Paracetamol poisoning - impact of pack size restrictions

Beverly Hughes, A Durran, Nigel Langford, David Mutimer

Research output: Contribution to journalArticle

25 Citations (Scopus)


BACKGROUND: Pack sizes of paracetamol available to the public were reduced by legislation in 1998. OBJECTIVE: To study the effect of the legislation on paracetamol poisoning related admissions to an accident and emergency department and to a tertiary referral liver unit. METHOD: Data were obtained from the University Hospitals, Birmingham, UK (UHB) Trust Information Service and the Queen Elizabeth Hospital liver unit records on (a) the number of patients admitted to hospital because of paracetamol overdose and (b) the number of patients admitted to the liver unit with parcetamol-induced hepatotoxicity. RESULTS: Prior to legislation, an average of 360 people a year were admitted to UHB. However, following the change in legislation the number of admissions has fallen to an average of 250 people per year. This represents a reduction of 31%. Prior to legislation, an average of 76 people per year were admitted to the liver unit. Post-legislation this number has dropped to an average of 38 per year representing a reduction of 50%. CONCLUSION: Legislation restricting paracetamol pack-size reduced the incidence and severity of poisoning.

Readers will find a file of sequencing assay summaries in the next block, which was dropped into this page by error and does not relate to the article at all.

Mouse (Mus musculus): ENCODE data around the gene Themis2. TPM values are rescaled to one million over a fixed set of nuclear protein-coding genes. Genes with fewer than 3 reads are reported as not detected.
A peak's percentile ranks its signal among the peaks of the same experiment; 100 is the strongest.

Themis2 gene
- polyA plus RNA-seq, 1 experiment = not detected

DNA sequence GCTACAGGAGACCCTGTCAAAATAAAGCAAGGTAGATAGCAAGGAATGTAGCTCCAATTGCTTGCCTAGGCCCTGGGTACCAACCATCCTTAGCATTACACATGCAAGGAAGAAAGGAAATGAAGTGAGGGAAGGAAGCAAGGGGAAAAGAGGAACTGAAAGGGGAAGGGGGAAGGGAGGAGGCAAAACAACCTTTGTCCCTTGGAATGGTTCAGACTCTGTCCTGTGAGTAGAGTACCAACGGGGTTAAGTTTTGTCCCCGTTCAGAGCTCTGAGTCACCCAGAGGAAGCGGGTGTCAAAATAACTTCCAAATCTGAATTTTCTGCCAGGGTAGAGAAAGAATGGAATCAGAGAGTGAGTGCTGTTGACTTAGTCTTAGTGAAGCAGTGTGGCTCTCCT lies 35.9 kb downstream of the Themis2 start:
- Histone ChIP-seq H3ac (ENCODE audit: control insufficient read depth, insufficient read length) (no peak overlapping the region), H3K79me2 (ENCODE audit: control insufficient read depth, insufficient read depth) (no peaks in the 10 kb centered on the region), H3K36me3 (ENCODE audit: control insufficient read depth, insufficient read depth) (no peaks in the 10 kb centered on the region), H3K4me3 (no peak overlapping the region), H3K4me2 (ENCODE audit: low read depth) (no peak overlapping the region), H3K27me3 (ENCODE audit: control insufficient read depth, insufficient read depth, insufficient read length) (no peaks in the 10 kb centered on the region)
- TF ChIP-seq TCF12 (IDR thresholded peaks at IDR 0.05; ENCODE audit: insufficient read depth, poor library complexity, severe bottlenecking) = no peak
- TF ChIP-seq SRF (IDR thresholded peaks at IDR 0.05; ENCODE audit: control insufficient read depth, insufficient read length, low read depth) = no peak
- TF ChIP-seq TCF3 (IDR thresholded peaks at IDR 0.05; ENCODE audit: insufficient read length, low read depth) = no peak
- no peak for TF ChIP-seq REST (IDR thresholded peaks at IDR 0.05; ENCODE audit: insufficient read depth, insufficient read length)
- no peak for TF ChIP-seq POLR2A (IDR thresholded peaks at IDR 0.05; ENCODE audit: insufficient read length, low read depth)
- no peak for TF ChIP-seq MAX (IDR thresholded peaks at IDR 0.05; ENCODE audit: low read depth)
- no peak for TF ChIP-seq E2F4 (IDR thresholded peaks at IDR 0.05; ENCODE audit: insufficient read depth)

Original languageEnglish
Pages (from-to)307-310
Number of pages4
JournalJournal of Clinical Pharmacy and Therapeutics
Issue number4
Publication statusPublished - 1 Aug 2003


  • legislation
  • paracetamol poisoning


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